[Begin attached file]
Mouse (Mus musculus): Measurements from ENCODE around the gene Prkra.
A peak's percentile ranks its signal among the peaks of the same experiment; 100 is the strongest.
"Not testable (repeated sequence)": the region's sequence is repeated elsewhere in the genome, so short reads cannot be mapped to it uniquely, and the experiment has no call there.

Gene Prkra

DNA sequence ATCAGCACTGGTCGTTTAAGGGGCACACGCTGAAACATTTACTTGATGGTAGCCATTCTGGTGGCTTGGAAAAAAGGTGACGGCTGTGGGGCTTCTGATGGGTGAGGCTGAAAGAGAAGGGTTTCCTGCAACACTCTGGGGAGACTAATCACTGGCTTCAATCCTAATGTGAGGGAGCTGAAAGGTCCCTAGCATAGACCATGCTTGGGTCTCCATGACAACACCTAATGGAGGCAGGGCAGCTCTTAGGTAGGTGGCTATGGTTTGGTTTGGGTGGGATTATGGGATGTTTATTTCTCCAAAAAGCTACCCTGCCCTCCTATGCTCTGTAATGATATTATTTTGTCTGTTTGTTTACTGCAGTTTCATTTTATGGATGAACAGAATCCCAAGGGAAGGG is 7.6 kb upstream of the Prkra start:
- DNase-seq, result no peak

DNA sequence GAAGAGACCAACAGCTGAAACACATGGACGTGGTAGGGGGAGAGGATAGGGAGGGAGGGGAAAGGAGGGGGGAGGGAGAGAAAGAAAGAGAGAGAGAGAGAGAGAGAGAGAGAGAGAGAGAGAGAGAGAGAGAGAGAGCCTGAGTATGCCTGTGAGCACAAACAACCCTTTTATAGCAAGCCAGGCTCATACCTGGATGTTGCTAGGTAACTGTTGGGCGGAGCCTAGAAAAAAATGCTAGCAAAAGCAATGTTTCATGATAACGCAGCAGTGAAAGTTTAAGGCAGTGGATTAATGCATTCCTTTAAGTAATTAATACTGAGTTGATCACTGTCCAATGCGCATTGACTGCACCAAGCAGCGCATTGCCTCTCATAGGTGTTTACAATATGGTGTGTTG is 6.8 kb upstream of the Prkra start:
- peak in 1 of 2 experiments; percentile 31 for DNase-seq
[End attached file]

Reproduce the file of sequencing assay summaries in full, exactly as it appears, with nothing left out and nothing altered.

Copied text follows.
Mouse (Mus musculus): Measurements from ENCODE around the gene Prkra.
A peak's percentile ranks its signal among the peaks of the same experiment; 100 is the strongest.
"Not testable (repeated sequence)": the region's sequence is repeated elsewhere in the genome, so short reads cannot be mapped to it uniquely, and the experiment has no call there.

Gene Prkra

DNA sequence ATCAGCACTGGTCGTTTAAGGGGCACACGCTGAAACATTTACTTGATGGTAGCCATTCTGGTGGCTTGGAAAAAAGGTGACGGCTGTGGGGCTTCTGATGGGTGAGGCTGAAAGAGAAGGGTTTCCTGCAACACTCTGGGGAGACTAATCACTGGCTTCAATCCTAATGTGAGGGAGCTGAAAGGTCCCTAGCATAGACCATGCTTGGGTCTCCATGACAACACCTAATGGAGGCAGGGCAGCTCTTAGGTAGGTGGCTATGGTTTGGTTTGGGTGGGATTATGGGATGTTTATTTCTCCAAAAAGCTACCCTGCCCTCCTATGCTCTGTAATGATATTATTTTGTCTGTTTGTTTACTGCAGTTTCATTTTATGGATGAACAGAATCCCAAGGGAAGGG is 7.6 kb upstream of the Prkra start:
- DNase-seq, result no peak

DNA sequence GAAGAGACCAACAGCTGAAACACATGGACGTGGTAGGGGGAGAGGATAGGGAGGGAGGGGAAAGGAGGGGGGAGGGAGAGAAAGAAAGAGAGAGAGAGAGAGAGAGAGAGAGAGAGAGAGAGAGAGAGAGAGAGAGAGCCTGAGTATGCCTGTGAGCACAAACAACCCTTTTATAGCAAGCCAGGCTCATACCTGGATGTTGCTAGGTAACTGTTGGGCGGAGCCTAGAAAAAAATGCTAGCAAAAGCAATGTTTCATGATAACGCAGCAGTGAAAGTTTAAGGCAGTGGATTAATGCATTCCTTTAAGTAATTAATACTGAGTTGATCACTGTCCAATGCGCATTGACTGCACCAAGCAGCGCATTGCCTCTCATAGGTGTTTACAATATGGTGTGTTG is 6.8 kb upstream of the Prkra start:
- peak in 1 of 2 experiments; percentile 31 for DNase-seq